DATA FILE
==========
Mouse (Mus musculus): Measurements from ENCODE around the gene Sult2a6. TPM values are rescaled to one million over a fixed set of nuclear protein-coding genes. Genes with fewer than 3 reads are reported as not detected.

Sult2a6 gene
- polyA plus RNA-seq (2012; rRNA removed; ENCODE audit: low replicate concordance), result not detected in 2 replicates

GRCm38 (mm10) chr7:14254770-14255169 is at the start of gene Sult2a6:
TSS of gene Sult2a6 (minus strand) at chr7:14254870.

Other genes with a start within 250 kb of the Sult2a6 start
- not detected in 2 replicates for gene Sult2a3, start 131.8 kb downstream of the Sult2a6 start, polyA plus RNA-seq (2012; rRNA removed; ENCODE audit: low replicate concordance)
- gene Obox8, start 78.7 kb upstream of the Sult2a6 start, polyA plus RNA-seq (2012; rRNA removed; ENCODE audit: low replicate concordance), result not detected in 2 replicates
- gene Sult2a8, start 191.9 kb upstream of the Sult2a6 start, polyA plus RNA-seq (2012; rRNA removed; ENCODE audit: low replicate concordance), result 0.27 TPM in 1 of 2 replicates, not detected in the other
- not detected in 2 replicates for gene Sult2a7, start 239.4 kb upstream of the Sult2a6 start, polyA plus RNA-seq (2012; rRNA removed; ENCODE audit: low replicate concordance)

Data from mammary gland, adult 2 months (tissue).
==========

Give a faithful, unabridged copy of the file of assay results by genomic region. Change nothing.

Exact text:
Mouse (Mus musculus): Measurements from ENCODE around the gene Sult2a6. TPM values are rescaled to one million over a fixed set of nuclear protein-coding genes. Genes with fewer than 3 reads are reported as not detected.

Sult2a6 gene
- polyA plus RNA-seq (2012; rRNA removed; ENCODE audit: low replicate concordance), result not detected in 2 replicates

GRCm38 (mm10) chr7:14254770-14255169 is at the start of gene Sult2a6:
TSS of gene Sult2a6 (minus strand) at chr7:14254870.

Other genes with a start within 250 kb of the Sult2a6 start
- not detected in 2 replicates for gene Sult2a3, start 131.8 kb downstream of the Sult2a6 start, polyA plus RNA-seq (2012; rRNA removed; ENCODE audit: low replicate concordance)
- gene Obox8, start 78.7 kb upstream of the Sult2a6 start, polyA plus RNA-seq (2012; rRNA removed; ENCODE audit: low replicate concordance), result not detected in 2 replicates
- gene Sult2a8, start 191.9 kb upstream of the Sult2a6 start, polyA plus RNA-seq (2012; rRNA removed; ENCODE audit: low replicate concordance), result 0.27 TPM in 1 of 2 replicates, not detected in the other
- not detected in 2 replicates for gene Sult2a7, start 239.4 kb upstream of the Sult2a6 start, polyA plus RNA-seq (2012; rRNA removed; ENCODE audit: low replicate concordance)

Data from mammary gland, adult 2 months (tissue).